A good article in the NYTimes today about Barnes & Noble. First, a few interesting facts:
- B&N and Amazon apparently control 87% of the e-book market between them. Two-thirds of that is Amazon’s, but considering the relative size of the two companies, B&N’s not doing badly.
- There’s another new Nook device due this spring, despite the fact that their latest refresh just happened in October. That’s a quick cycle for products of this nature.
- They claim they’re on the verge of expanding outside the USA, which I consider good news all around.
But in my opinion, the most telling aspect of the article is the central thesis that B&N is seen by publishers as their last, best hope. Not for taking advantage of the exciting opportunities in e-books, but for holding onto their legacy dead-tree business, and all the legacy cruft that’s attached to those business models.
From my point of view – mostly on the outside, as a reader, but also as a bit of an author – it seems clear as day that the old publishing model has outlived its usefulness. This is why Amazon scares the crap out of the old guard; they’re changing how publishing works, and succeeding at it. And they’re hoping against hope that B&N, as the last bricks and mortar bookstore chain standing, can salvage the old model – never mind the Nook.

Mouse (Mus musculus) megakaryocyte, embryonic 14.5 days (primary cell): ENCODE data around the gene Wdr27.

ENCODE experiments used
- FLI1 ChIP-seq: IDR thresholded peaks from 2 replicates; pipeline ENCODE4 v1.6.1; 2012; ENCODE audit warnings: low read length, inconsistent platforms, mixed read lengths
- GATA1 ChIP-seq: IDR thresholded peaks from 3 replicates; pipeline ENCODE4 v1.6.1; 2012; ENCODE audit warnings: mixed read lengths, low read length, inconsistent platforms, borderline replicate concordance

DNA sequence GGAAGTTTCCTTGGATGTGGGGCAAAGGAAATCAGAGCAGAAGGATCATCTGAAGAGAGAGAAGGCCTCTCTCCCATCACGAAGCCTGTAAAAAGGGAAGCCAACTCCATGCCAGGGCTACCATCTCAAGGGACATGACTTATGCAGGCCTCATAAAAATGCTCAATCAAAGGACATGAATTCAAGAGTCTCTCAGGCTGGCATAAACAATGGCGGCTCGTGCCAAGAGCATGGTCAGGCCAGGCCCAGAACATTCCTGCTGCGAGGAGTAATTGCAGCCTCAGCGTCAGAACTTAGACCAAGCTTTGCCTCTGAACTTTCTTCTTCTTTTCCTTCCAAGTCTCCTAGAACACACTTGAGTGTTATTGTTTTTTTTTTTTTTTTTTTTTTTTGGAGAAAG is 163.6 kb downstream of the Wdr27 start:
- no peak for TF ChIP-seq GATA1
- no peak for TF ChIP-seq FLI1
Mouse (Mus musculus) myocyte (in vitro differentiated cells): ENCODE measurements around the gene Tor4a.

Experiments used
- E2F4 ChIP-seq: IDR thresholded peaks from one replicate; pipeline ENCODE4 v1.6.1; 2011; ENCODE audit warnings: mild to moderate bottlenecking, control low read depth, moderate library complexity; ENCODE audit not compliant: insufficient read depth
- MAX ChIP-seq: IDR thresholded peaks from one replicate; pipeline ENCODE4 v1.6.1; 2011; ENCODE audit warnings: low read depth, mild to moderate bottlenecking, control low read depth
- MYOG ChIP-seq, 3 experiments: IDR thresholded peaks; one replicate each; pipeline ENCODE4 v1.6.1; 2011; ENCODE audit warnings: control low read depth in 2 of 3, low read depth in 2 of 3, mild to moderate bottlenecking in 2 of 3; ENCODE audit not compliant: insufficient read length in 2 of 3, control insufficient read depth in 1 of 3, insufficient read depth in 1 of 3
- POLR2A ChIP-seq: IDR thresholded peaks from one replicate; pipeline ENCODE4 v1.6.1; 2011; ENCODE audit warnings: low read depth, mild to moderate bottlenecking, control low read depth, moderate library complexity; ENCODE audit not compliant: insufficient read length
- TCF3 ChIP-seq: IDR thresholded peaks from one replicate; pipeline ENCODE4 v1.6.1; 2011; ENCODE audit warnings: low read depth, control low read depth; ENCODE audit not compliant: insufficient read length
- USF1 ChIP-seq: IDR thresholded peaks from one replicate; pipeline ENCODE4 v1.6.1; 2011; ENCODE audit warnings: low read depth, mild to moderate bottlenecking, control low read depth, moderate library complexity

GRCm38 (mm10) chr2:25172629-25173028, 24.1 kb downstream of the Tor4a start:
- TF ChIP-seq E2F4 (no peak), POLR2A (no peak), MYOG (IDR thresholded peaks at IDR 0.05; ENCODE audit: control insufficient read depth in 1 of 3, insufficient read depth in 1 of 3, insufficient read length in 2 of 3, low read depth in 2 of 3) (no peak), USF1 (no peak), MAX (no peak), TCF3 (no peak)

The best part is how they frame the debate in the article: that Amazon et al will be the death of publishing. But “publishing” is a larger concept that isn’t actually threatened. Undoubtedly it’s undergoing a transformation, but writers (of whatever stripe) will still publish. And for long-form works (as opposed to short-form, whose “publishing” has already been transformed by the web), there will still be a place for those who facilitate it. It just won’t involve the same structures that Random House is using now.
The echoes of SOPA/PIPA seem unmistakable: the entrenched legacy businesses know that they’re dinosaurs, but they’d rather deny that reality than evolve.